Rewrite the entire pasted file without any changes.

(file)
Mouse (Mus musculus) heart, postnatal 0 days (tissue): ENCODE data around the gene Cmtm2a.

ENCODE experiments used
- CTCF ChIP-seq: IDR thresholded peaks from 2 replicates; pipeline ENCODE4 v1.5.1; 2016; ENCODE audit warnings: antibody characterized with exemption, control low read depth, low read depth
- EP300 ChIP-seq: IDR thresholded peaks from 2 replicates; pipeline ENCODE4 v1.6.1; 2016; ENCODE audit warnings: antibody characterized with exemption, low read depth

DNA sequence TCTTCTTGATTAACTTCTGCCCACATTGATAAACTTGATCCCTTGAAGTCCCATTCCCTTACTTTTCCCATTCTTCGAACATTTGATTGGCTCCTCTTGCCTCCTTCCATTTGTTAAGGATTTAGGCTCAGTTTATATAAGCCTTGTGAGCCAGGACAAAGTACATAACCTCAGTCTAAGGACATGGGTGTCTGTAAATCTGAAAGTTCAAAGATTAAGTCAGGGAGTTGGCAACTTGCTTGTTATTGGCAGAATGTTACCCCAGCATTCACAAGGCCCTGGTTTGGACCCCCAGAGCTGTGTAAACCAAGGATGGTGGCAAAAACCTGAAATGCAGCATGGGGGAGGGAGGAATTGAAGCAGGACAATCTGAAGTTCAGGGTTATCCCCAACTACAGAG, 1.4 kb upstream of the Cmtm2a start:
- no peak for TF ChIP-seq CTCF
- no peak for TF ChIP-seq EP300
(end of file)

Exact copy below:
Mouse (Mus musculus) heart, postnatal 0 days (tissue): ENCODE data around the gene Cmtm2a.

ENCODE experiments used
- CTCF ChIP-seq: IDR thresholded peaks from 2 replicates; pipeline ENCODE4 v1.5.1; 2016; ENCODE audit warnings: antibody characterized with exemption, control low read depth, low read depth
- EP300 ChIP-seq: IDR thresholded peaks from 2 replicates; pipeline ENCODE4 v1.6.1; 2016; ENCODE audit warnings: antibody characterized with exemption, low read depth

DNA sequence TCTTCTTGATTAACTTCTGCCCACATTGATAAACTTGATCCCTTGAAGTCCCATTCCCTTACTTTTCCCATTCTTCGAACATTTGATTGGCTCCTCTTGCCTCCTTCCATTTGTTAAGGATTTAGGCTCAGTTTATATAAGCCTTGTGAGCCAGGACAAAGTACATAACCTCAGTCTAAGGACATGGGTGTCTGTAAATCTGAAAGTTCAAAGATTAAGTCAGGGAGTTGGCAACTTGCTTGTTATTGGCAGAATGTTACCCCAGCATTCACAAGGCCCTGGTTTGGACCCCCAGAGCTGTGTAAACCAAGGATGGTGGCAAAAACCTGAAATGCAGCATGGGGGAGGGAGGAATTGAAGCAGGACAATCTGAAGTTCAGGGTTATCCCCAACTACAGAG, 1.4 kb upstream of the Cmtm2a start:
- no peak for TF ChIP-seq CTCF
- no peak for TF ChIP-seq EP300